As an organization based in downtown Oakland, our hearts go out to the victims of the warehouse fire and their families.
No one in the EdSource family, as far as we know at this time, was directly affected by the fire.
But we feel the tragedy deeply, as we watch and experience Oakland’s struggles close at hand.
Oakland is beginning to share in the wealth spawned by Silicon Valley. As part of a major push to attract housing to downtown, initiated by Gov. Jerry Brown when he was mayor, trendy restaurants and coffee shops, art galleries and high-priced condo developments are all evidence of Oakland’s urban revival.
But this is not a uniformly positive development, as the Oakland fire has shown. Housing is unaffordable, even for many people who work here, opening the door to the appallingly substandard conditions evident at the Oakland “Ghost Ship” warehouse.
As we have written before, in the past few months, several young people have lost their lives due to gun violence in Oakland’s downtown alone. The murder of 17-year-old Reggina Jefferies, who was killed a block from our office, remains unsolved. She was an innocent victim caught in the crossfire of an unrelated gunfight – during peak late afternoon commuting hours, no less.
At EdSource’s annual symposium in October, Oakland Mayor Libby Schaaf talked about meeting with students at Castlemont High School, in one of what she called the city’s most “stressed” neighborhoods. The majority of those she spoke with said they had lost a family member to gun violence, most of them before they had turned 10 years of age.
She also talked about the city’s ambitious Oakland Promise program, which she is spearheading. It encourages young people to go to college and tries to remove financial obstacles to make that possible. So far, it has raised $20 million in private support. Among its multiple elements is setting up college scholarship funds for every low-income student beginning soon after birth.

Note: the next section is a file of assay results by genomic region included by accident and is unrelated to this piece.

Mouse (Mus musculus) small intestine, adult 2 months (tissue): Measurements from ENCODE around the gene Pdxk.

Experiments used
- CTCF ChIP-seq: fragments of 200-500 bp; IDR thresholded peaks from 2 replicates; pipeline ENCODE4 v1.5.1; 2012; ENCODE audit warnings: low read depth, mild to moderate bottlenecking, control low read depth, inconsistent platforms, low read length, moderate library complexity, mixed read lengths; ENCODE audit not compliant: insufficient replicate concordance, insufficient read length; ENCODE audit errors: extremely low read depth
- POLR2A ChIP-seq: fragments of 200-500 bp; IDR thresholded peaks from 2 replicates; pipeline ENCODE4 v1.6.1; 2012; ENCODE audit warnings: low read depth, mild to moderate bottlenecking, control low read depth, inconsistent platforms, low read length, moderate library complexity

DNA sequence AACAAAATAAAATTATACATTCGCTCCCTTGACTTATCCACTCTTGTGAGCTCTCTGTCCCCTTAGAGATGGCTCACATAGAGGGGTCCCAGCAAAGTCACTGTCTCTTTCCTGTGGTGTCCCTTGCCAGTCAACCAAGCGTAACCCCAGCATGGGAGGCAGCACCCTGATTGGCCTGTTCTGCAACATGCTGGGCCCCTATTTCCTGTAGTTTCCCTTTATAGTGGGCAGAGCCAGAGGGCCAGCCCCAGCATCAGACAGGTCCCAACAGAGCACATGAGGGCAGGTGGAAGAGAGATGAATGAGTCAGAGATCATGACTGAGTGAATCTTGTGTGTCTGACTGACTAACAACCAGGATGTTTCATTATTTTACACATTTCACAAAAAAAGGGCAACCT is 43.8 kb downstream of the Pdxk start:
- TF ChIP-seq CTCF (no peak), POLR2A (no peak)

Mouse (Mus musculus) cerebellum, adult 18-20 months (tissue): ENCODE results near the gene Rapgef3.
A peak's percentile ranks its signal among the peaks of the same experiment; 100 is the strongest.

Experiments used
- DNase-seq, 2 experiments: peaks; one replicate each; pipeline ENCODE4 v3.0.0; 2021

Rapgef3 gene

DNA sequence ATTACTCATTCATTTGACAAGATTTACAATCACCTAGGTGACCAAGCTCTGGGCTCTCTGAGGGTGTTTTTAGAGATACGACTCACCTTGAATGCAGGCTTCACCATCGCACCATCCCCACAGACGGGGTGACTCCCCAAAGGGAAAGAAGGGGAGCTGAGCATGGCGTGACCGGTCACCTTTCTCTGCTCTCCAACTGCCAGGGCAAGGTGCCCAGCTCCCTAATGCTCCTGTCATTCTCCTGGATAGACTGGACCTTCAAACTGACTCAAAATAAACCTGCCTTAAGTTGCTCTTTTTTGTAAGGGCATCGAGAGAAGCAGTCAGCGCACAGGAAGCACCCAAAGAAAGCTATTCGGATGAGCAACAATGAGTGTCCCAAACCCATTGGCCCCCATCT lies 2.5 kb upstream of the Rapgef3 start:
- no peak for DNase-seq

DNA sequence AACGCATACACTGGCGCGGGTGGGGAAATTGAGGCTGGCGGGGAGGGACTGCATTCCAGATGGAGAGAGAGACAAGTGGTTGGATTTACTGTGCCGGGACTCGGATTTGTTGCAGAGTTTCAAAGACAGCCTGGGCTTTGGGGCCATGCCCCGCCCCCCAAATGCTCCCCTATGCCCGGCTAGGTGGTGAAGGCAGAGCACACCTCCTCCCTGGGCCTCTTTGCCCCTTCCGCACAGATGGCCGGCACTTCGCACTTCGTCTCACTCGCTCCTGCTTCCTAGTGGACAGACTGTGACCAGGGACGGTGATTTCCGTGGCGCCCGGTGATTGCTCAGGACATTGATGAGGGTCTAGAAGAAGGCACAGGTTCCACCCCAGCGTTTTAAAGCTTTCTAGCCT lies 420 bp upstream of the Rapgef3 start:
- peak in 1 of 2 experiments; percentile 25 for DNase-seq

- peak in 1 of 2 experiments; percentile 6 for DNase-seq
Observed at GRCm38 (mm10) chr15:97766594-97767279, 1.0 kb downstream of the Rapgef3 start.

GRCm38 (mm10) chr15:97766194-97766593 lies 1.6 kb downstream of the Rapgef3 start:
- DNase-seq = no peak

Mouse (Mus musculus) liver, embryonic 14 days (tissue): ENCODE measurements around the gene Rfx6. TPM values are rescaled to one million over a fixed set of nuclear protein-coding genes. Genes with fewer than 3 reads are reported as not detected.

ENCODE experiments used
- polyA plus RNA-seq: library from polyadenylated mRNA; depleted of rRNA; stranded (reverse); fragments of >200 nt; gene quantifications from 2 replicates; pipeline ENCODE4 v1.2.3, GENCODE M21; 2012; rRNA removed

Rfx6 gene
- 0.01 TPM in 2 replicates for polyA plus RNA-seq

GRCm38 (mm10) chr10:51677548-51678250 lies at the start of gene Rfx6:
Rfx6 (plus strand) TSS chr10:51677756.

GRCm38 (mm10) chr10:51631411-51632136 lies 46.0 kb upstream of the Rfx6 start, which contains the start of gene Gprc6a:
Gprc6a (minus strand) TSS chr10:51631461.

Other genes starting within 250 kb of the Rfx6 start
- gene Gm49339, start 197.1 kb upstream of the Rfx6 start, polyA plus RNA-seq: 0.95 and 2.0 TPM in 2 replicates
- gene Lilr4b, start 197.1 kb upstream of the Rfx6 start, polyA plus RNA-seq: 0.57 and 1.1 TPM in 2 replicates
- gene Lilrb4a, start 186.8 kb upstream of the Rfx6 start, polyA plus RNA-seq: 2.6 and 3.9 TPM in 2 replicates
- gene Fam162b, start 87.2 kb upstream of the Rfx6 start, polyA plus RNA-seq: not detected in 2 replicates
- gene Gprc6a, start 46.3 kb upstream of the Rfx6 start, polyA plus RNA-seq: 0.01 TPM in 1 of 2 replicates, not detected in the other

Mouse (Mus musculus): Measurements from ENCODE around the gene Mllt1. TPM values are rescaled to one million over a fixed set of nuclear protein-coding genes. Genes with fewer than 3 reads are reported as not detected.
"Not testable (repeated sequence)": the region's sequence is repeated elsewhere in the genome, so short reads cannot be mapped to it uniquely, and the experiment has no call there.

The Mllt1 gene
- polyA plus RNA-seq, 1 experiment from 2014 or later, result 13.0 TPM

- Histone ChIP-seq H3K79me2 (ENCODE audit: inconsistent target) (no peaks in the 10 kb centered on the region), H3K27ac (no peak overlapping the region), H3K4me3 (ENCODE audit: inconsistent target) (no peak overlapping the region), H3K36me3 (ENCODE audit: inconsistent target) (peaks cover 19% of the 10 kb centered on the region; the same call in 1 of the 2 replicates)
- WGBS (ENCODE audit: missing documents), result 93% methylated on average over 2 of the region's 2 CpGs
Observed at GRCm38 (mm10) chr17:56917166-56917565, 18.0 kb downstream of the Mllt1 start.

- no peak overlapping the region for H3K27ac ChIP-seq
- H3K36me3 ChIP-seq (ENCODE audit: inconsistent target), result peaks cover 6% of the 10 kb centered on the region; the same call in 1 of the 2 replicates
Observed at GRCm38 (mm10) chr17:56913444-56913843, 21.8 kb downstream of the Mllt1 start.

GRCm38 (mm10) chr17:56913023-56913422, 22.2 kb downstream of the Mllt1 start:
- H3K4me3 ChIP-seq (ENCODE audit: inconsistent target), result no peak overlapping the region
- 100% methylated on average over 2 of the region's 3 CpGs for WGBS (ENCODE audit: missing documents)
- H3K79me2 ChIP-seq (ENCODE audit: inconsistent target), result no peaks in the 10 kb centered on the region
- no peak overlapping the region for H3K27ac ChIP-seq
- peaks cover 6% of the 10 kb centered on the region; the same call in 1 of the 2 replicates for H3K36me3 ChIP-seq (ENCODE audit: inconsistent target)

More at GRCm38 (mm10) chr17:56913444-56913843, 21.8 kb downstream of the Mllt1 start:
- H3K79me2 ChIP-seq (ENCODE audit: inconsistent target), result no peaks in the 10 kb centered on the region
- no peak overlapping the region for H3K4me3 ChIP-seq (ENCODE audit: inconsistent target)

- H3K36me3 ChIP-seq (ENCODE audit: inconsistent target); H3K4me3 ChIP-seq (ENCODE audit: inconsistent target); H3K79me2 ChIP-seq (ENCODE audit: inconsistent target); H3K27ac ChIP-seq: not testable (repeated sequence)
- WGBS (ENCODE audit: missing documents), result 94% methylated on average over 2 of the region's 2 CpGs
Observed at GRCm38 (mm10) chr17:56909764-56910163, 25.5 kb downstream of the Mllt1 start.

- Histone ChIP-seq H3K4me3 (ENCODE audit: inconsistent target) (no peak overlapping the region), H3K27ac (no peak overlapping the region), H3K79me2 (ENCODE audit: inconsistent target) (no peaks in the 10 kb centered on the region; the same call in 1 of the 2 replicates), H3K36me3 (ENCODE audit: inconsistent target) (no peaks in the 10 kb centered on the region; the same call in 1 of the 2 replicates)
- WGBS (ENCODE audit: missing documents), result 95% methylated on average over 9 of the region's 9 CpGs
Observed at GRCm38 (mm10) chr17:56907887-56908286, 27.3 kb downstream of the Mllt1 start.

She is still trying to find a permanent police chief, and is in the midst of a national search for one, complicated by a sex scandal that has shaken up the police department and the city. Oakland’s school superintendent, Antwan Wilson, whom Schaaf had hailed as a “fantastic partner” at the EdSource symposium, announced his resignation two weeks ago, after less than three years on the job. He will be leaving to become head of the District of Columbia public schools.
The Oakland fire also raises questions about the capacity of city government to carry out basic functions like enforcing its local and state fire codes. It is still far too early to know whether city departments could have done more within the confines of the law, whether they simply don’t have the personnel to crack down on fire traps like the one that burned, or whether there was incompetence – or any combination of the above.
City government must itself contend with the widely held notion promulgated by some of our nation’s leaders at the highest levels, including our incoming president, that government regulation is on its face bad, especially anything that supposedly interferes with commerce or business.
Oakland, like local governments throughout the state, has been starved by Proposition 13, the tax-cutting initiative approved by voters in 1978. The proportion of property taxes paid by residential property owners has soared, while the share paid by commercial property owners has plummeted.
Twenty-five years ago, Oakland suffered through the Oakland hills fire, the last tragedy that took anywhere near as many lives at one time in the city. But there are ongoing, less visible tragedies, especially those that result from daily incidents of gun violence.
We must make sure that there is never another tragedy like the one that occurred on Friday night – in Oakland or anywhere else. After the fire, there will be greater enforcement of fire codes, as there must be, even though it will almost surely force out young artists and others from the city.
There will also be a need for greater regulation of guns to prevent the daily loss of life that creates havoc in the lives of young people.
As of last Monday, there had been 76 homicides in Oakland this year, mostly the result of gun violence. Fortunately, that is a slightly lower number than this past year. But it is clear that even as Oakland works to help its children meet their full potential, the city itself has yet to fulfill its own. The fates of the city, and of its young people, are inextricably linked.
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